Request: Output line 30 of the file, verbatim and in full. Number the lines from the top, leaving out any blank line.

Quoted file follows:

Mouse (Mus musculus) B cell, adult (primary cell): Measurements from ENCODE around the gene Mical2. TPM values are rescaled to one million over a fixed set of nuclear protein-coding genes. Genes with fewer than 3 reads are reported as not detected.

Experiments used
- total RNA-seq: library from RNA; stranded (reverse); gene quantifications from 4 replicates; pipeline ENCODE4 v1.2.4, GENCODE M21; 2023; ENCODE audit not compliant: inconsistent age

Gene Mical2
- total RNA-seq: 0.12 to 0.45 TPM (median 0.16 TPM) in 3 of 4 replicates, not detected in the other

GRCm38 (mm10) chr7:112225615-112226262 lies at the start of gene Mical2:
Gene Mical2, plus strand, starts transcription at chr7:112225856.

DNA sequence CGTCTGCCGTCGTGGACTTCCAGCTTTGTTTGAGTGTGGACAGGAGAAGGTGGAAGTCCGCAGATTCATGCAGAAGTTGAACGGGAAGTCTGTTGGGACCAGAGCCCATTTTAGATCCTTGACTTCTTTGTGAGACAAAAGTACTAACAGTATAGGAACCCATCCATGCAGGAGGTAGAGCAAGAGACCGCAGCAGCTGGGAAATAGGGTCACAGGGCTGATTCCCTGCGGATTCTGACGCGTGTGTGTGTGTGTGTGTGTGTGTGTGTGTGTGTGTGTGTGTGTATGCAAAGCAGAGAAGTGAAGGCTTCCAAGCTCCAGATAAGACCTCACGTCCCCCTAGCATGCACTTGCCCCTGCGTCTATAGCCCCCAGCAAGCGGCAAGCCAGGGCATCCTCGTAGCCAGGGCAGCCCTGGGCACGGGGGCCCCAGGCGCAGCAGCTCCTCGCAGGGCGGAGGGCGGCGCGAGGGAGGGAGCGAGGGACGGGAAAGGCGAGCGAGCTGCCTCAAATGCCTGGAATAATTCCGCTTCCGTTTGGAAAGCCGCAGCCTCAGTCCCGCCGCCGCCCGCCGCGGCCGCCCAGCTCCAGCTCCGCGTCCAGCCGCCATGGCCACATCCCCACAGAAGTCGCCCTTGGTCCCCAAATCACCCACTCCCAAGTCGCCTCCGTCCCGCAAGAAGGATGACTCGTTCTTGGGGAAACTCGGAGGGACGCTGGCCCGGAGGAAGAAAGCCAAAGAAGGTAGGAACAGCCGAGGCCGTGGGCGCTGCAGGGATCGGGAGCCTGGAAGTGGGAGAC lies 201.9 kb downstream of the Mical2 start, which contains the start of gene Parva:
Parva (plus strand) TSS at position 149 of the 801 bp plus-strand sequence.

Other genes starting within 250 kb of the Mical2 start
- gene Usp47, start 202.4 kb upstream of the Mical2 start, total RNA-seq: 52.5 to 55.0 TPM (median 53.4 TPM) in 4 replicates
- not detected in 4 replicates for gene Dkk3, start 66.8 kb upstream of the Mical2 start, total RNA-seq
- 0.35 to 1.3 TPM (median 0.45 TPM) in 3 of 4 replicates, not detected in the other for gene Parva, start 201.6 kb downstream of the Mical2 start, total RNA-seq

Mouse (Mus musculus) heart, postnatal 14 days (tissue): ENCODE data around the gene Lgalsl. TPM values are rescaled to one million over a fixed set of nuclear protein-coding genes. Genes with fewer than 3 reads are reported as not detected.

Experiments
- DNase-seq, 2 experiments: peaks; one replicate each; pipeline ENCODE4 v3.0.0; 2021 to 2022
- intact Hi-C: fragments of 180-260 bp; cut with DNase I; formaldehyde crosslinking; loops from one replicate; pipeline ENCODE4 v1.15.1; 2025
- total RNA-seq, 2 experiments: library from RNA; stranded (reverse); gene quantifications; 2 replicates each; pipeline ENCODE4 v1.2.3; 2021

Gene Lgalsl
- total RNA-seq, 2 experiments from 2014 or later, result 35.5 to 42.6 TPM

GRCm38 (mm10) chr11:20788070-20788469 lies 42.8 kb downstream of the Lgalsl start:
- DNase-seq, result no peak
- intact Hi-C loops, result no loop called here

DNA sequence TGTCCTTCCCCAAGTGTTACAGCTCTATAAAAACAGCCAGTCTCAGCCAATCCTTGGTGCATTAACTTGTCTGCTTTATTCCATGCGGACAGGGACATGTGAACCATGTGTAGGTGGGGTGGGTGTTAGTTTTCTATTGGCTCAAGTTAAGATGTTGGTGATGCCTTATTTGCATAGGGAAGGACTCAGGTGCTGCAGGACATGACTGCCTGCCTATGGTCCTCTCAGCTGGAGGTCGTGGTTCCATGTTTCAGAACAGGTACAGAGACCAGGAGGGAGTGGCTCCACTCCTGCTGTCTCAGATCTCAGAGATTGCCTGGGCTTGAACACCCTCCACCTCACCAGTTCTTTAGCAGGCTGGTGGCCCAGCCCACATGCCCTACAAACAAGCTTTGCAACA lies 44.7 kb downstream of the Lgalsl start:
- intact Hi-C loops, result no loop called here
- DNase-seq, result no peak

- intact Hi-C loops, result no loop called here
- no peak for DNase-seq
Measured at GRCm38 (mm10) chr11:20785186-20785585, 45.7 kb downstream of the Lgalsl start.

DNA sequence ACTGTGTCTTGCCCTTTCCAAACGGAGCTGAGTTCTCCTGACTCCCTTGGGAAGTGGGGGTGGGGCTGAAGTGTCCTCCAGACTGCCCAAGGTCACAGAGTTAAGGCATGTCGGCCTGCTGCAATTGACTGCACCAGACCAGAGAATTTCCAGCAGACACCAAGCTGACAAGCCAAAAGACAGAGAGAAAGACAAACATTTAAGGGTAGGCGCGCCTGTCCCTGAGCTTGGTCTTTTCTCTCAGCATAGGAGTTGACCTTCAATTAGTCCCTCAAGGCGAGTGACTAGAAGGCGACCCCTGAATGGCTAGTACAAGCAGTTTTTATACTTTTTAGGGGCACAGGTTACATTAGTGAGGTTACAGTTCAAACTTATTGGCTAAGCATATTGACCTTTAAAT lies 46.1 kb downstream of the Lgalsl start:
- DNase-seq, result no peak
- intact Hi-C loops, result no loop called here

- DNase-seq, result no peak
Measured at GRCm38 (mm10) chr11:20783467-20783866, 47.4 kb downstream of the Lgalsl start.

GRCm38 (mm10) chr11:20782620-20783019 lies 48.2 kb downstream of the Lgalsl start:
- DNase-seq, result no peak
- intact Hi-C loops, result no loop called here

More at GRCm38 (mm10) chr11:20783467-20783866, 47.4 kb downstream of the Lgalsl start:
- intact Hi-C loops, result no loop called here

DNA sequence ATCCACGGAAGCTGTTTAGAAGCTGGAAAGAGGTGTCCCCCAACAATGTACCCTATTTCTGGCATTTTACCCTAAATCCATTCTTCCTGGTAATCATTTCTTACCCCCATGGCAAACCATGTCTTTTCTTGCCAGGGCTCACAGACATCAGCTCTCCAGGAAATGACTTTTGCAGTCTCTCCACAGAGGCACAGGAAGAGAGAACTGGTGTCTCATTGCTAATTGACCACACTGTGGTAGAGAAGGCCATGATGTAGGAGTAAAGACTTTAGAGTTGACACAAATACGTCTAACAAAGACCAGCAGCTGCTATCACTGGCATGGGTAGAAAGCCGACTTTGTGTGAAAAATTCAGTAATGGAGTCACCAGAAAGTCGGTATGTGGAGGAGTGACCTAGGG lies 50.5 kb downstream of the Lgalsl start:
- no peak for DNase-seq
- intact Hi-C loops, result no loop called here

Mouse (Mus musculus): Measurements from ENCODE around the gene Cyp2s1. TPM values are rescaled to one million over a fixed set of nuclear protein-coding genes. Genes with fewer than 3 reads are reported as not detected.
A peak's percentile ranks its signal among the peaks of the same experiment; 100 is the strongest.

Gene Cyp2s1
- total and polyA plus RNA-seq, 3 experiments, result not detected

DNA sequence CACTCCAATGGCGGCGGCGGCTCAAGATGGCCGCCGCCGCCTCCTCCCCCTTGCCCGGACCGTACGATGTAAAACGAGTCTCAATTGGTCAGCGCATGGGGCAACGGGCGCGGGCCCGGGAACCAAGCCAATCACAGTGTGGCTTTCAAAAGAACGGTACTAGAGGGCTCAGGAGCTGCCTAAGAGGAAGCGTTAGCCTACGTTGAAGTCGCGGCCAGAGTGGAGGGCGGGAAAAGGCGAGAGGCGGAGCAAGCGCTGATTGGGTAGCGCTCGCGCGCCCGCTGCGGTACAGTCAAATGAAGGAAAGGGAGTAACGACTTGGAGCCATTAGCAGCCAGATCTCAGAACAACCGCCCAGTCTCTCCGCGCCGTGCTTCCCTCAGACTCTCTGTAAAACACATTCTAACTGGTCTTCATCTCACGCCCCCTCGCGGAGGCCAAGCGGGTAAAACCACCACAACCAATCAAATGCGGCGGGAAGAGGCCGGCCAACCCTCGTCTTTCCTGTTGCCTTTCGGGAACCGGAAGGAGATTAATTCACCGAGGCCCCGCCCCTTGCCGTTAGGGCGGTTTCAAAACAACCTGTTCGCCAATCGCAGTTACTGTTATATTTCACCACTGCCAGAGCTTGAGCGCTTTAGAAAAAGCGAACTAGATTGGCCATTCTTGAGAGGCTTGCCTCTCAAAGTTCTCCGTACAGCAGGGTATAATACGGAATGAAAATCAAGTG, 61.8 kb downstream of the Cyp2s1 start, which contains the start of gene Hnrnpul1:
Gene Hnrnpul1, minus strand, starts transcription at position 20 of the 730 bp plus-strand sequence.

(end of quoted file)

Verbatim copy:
DNA sequence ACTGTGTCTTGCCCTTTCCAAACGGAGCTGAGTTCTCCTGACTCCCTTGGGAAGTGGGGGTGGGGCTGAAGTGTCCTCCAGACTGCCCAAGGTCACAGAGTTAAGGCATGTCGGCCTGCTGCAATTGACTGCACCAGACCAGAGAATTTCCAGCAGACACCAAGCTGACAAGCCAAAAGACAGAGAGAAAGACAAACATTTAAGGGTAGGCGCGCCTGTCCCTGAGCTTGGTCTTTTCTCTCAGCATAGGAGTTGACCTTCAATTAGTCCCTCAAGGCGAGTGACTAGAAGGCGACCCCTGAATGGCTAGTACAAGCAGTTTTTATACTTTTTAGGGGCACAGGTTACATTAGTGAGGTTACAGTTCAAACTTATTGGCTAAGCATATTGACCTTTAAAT lies 46.1 kb downstream of the Lgalsl start: